By Sarah White
Within this blurry photo is a father-daughter relationship that I hold so dear. My dad had a remarkable life, marked by many phases including serving in the Navy during World War II, caring for his mother until she passed away from breast cancer, being an oil painter in NYC in the 1940s and 50s, marrying my mother (who was a single mom with two young boys living in NYC in the late 50s), buying a farm and moving the family to Maine, having two more children (me being one of them), getting a divorce and marrying again and having one more child relatively late in life for a total of 5. He passed away 19 years ago.
His spirit is with me always.
The Beauty of Sarcasm.
While some believe sarcasm is the lowest form of humor (“Sarcasm is the last refuge of the imaginatively bankrupt.” ― Cassandra Clare, City of Bones), I find it absolutely hysterical. Think Dr. House on House or Chandler from Friends, or generally anything out of David Letterman’s mouth. While not one to dish it out—my wit is not that quick—my father used it whenever it fit. It was part of his grumpy nature. "If you don't have anything nice to say, say it sarcastically."
Understanding what real food is.
Much of what we ate, we grew and raised. We had two large chest freezers in the basement full of meat. I learned early about the food chain. The kitchen was his laboratory and that freezer held his raw materials. He would use what we had to make things like tongue stew, oxtail soup, and chicken stock from chicken legs. And to be clear, I did not necessarily like everything but appreciated that my dad would use as much of the animal as he could. The 'nose to tail’ rage in many restaurants now was not a fad with dad. On a side note, I was vegetarian from 18 to 36 years old...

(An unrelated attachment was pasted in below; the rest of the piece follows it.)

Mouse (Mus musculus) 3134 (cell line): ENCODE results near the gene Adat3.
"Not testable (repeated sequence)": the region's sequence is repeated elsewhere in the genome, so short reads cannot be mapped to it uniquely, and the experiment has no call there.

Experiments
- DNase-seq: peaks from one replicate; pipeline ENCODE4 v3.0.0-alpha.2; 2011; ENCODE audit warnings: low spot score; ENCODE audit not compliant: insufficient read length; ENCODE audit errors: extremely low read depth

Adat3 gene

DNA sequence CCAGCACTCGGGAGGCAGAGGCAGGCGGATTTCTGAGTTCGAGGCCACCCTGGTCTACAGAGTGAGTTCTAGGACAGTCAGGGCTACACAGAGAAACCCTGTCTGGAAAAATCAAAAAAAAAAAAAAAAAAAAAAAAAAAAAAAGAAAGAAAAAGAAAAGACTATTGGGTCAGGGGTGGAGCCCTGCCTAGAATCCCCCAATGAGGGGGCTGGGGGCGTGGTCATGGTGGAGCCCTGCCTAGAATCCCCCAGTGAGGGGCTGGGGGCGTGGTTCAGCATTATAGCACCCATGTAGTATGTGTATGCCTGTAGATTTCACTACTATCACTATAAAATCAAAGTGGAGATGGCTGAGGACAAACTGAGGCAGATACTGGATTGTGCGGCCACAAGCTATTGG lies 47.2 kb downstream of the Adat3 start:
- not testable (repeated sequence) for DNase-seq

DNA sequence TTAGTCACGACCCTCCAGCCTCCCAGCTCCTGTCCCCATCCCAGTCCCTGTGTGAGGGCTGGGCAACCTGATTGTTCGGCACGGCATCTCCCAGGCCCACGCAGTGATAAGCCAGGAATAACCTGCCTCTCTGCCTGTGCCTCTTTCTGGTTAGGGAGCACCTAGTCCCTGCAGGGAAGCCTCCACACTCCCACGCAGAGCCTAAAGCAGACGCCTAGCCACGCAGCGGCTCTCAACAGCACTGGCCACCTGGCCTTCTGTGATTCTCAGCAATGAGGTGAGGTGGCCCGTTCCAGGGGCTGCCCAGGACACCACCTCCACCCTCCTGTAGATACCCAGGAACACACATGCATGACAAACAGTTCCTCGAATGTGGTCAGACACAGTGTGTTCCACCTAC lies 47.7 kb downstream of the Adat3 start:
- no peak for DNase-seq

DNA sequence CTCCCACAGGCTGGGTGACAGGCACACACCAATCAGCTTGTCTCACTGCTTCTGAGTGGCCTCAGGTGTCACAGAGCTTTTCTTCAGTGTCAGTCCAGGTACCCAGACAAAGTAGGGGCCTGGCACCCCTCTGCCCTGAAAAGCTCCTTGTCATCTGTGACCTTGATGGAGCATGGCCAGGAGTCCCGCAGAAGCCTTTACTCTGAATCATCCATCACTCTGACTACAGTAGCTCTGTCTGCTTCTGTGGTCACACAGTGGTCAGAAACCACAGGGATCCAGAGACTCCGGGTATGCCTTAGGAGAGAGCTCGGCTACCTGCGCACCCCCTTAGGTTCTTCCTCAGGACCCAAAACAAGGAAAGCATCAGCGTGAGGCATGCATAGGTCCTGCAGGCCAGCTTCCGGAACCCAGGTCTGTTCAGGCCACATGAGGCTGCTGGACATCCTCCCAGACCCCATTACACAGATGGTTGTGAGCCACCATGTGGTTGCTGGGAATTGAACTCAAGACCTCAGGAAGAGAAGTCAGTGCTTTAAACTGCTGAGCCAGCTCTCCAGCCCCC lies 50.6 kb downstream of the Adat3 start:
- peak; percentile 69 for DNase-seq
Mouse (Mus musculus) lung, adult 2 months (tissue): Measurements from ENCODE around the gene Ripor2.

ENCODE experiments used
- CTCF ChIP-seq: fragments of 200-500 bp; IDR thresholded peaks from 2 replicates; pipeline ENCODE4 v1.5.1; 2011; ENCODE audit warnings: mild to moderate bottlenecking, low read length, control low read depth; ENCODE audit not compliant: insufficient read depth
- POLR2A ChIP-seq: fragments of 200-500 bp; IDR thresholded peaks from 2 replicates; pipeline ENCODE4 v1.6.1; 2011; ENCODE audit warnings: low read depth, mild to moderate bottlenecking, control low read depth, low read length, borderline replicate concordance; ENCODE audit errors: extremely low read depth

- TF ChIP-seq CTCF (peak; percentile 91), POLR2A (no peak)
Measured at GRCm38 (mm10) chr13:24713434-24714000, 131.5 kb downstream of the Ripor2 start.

If you are uncomfortable in the water, float on your back.
Okay, I was a bit of a chicken when I was younger. I had a hard time in deep water. It scared me. My dad taught how to lay on my back and relax. It worked. I learned to swim pretty handily on my back, always looking up at the sky, not down into the dark water.
Auctions are good.
We would often go to the country auctions in Maine that sold livestock right alongside bureaus and dishes. I learned to keep an open mind and allow for unexpected treasures. These experiences may have led to how I approach Marshalls or TJMaxx now!
Morel mushrooms are gold.
We actually did a lot of mushroom "hunting." My dad always had his mushroom field guide with him when we went deep into the woods to find edible mushrooms. Once or twice during Spring, we struck gold and found morel mushrooms. We would go home and cook them up in a cast-iron skillet with butter and salt. Heaven.
10 Tips on Morel Mushrooms Hunting Tips to Hone your Searching Skills
Happy Father's Day!